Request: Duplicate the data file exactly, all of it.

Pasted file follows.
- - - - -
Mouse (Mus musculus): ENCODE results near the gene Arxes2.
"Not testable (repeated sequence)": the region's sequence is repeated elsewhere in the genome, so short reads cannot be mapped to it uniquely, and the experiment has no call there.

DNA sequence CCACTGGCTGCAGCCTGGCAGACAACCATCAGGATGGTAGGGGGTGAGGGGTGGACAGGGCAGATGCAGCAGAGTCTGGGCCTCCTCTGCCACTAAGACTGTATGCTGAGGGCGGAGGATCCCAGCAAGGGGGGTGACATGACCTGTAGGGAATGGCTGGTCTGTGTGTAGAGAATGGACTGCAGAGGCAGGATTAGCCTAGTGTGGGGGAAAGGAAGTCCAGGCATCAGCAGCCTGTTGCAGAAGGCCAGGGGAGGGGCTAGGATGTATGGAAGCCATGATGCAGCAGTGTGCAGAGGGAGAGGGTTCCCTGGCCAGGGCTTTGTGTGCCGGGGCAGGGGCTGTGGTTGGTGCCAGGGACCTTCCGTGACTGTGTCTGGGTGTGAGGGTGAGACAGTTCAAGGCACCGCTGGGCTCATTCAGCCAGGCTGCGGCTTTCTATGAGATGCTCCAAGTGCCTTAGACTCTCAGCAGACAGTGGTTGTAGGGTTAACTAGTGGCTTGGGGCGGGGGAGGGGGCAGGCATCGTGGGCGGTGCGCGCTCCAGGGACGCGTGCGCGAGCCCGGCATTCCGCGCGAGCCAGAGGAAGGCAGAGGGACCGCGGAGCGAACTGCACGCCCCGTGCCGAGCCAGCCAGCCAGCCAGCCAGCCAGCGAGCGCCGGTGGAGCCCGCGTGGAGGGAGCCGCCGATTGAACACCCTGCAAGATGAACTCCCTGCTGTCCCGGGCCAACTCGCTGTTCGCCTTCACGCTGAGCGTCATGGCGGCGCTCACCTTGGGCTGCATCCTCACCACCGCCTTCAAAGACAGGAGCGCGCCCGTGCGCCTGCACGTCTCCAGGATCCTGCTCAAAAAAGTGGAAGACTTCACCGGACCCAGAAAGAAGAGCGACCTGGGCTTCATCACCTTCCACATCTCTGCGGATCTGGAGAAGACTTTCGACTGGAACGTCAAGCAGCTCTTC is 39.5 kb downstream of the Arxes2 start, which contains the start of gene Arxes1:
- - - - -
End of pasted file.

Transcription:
Mouse (Mus musculus): ENCODE results near the gene Arxes2.
"Not testable (repeated sequence)": the region's sequence is repeated elsewhere in the genome, so short reads cannot be mapped to it uniquely, and the experiment has no call there.

DNA sequence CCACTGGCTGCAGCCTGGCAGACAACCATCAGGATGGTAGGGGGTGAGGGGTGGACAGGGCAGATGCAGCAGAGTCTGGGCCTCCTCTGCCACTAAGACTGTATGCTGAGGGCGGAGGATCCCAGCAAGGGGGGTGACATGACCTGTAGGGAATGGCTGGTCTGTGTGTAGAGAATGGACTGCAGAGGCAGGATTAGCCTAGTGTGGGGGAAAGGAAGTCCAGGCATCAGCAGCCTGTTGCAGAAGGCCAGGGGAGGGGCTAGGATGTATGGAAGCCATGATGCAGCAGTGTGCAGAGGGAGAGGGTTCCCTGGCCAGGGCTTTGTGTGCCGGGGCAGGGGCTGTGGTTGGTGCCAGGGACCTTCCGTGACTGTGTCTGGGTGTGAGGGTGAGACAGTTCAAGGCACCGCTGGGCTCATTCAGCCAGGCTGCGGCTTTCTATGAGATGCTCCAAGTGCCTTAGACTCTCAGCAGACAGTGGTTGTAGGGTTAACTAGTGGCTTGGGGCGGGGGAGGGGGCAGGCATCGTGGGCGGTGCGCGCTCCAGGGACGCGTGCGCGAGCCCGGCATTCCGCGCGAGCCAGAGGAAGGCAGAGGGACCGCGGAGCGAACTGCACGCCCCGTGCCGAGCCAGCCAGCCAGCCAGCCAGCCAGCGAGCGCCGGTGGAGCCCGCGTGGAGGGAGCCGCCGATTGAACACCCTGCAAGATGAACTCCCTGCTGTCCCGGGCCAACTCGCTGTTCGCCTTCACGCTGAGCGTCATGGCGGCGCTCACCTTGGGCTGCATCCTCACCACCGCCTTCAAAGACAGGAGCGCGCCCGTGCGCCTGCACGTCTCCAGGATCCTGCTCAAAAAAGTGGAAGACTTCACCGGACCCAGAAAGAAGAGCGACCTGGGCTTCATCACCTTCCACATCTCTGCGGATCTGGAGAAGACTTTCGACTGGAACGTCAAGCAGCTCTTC is 39.5 kb downstream of the Arxes2 start, which contains the start of gene Arxes1: